Survey reveals the ins and outs of deposit disputes
As the Tenancy Deposit Schemes continue to dominate the news agenda in the residential property industry, digital inventory platform Imfuna is today launching further findings from a major survey of landlords, lettings agents and tenants, revealing that 65 per cent of tenants feel that deductions taken from their deposit were unfair.
The survey lifts the lid on the machinations of deposits, revealing the factors at play when deposits are withheld; finding that on average tenants have 80 per cent of their deposits returned, with cleaning costs (42 per cent) and general wear and tear (32 per cent) being the chief reasons given by a landlord or letting agent for deductions made. However, a worrying 16 per cent of the 1,000 tenants surveyed said that no reason whatsoever was offered for deductions.
Landlords on the other hand most commonly make deductions as a result of outstanding rent (70 per cent), closely followed by cleaning costs (69 per cent). A generous 7 per cent claimed to never have withheld money from a tenant’s deposit. Jax Kneppers, Imfuna creator comments, “The key to reducing the number of tenants who feel they have been treated unfairly is less about the reductions themselves, and more about the manner in which they are taken. The inventory report has a fundamental role to play in this respect; if a transparent and robust report which combines standardised terms and corroborative data has been conducted at check in, the tenant will be far less likely to cry foul at check out.”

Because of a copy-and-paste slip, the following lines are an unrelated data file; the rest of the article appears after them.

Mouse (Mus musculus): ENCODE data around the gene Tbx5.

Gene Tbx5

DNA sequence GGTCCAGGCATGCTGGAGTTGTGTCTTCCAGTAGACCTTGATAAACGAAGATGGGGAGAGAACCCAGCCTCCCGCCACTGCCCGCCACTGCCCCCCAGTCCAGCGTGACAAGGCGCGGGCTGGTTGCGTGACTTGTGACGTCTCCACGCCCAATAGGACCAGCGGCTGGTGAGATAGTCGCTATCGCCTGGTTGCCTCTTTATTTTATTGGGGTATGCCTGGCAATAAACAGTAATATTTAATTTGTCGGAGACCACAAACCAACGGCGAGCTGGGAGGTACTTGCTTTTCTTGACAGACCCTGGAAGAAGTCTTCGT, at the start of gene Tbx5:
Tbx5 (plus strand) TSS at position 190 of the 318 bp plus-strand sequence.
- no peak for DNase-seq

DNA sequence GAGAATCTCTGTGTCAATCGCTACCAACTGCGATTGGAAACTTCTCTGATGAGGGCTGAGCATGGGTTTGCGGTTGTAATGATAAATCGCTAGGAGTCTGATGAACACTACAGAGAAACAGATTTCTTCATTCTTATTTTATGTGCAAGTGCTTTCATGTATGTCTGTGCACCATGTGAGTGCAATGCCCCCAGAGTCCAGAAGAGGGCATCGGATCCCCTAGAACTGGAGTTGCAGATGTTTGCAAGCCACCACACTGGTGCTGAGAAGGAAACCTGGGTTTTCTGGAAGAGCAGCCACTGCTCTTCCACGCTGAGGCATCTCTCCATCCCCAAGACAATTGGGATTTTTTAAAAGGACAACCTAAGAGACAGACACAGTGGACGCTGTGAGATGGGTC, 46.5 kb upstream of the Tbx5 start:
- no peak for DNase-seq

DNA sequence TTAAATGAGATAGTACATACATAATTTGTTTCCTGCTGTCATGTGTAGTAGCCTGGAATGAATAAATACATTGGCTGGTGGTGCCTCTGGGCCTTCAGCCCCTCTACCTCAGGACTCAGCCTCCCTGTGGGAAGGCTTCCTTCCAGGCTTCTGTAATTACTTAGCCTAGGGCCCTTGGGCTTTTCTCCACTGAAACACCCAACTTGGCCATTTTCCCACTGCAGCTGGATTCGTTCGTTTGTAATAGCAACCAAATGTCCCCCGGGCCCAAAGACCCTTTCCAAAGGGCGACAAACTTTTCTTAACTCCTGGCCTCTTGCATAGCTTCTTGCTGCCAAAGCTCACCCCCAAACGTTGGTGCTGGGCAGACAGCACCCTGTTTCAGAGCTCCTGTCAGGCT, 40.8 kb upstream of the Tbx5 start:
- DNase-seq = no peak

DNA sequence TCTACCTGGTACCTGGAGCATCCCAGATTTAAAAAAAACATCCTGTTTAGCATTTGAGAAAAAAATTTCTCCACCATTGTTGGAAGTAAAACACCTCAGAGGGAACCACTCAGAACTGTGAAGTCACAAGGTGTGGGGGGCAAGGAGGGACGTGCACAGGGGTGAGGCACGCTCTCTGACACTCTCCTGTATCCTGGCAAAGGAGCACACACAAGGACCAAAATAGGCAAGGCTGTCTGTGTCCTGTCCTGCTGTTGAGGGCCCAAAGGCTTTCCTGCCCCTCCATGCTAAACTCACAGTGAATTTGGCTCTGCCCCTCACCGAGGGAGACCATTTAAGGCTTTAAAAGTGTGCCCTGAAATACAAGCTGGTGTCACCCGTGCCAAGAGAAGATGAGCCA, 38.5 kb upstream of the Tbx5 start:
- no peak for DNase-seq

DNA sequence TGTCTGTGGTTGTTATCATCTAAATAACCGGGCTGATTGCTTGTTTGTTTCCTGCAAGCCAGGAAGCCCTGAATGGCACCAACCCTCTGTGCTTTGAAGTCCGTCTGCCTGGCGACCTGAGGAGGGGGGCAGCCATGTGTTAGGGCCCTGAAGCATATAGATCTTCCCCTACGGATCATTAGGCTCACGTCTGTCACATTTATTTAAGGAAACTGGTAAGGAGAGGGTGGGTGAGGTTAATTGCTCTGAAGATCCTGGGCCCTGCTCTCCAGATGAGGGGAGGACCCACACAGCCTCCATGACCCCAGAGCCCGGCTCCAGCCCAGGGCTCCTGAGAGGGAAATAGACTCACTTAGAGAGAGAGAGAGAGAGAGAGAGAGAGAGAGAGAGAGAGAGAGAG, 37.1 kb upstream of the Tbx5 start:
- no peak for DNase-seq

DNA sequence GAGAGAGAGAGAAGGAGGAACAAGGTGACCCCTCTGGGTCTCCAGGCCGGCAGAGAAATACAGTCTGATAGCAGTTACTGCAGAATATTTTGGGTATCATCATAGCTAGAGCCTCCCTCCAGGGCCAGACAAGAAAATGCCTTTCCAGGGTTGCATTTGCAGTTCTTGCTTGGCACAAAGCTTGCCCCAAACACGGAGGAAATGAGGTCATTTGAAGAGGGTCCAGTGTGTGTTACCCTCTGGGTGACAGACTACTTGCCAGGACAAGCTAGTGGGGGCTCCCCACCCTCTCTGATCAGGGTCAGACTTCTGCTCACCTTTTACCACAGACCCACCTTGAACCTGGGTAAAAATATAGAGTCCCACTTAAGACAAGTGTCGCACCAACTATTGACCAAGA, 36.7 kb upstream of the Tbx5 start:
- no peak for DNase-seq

Disputes You Sir!
The survey also asked landlords how effective the Tenancy Deposit Schemes have been in resolving disputes, with a significant 67 per cent saying that the schemes have not been helpful.
Kneppers comments, “Landlords appear to be struggling with the deposit dispute process. The fact is however that it’s the current inventory system which is unhelpful and is failing to support landlords who are entering into disputes with a scarcity of evidence to support their case.”
Landlords who do experience disputes attempt to persuade tenants to repair damage themselves (49 per cent), while 80 per cent of landlords, 76 per cent of letting agents and 75 per cent of tenants agree photographic evidence in check-in and check-out reports reduces the likelihood of disputes between the tenant and landlord occurring in the first instance.
However, clarity of pictures (46 per cent) and accusations of photo tampering (31 per cent) were two prominent reasons why photos were deemed to be potentially less helpful in preventing deposit disputes.